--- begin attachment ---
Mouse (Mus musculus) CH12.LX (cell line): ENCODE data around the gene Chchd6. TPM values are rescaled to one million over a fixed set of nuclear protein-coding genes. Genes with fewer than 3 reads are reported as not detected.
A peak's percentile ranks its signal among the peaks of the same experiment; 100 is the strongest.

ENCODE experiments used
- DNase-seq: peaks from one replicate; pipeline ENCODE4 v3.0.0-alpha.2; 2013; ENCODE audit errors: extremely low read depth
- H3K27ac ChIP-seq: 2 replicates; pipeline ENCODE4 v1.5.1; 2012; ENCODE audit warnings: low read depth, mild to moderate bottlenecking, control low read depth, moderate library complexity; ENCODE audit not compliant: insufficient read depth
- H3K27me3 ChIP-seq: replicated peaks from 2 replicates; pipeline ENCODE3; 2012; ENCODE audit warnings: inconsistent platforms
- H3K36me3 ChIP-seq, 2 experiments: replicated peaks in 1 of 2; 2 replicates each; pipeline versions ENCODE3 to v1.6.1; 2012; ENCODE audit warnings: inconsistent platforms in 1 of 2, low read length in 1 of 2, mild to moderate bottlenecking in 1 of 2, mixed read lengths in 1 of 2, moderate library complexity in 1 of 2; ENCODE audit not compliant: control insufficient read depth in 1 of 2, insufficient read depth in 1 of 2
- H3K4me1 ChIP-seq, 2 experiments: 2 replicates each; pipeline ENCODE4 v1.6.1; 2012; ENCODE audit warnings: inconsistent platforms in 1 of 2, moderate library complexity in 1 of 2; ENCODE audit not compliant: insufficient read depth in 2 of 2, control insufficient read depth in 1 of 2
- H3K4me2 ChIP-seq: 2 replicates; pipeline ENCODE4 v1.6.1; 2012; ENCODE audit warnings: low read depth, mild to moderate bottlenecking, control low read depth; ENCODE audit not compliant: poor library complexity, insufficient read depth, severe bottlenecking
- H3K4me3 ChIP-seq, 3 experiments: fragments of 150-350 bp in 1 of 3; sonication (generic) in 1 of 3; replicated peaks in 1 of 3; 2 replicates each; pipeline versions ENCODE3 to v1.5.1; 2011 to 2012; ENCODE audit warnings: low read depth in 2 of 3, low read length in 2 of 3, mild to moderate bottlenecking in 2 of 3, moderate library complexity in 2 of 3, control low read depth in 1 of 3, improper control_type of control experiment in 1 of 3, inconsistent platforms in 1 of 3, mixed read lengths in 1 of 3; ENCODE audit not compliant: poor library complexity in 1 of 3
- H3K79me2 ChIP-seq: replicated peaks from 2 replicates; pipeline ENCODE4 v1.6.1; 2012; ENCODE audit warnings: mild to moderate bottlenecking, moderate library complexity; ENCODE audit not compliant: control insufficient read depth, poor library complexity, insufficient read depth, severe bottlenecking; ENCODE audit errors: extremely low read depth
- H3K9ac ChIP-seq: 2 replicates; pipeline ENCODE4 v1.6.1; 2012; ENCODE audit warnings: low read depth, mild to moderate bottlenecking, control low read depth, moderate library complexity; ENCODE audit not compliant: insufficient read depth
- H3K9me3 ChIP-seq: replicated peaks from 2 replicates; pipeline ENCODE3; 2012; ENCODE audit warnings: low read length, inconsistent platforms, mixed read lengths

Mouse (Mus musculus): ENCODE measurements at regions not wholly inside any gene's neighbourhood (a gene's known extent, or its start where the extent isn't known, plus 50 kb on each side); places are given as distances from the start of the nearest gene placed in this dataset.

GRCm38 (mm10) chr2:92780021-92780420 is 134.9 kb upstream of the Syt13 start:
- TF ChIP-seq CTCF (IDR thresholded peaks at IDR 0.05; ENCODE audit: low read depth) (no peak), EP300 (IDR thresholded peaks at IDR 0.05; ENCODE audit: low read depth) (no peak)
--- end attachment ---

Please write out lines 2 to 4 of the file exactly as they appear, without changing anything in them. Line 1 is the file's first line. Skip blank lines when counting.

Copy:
A peak's percentile ranks its signal among the peaks of the same experiment; 100 is the strongest.

ENCODE experiments used
- DNase-seq: peaks from one replicate; pipeline ENCODE4 v3.0.0-alpha.2; 2013; ENCODE audit errors: extremely low read depth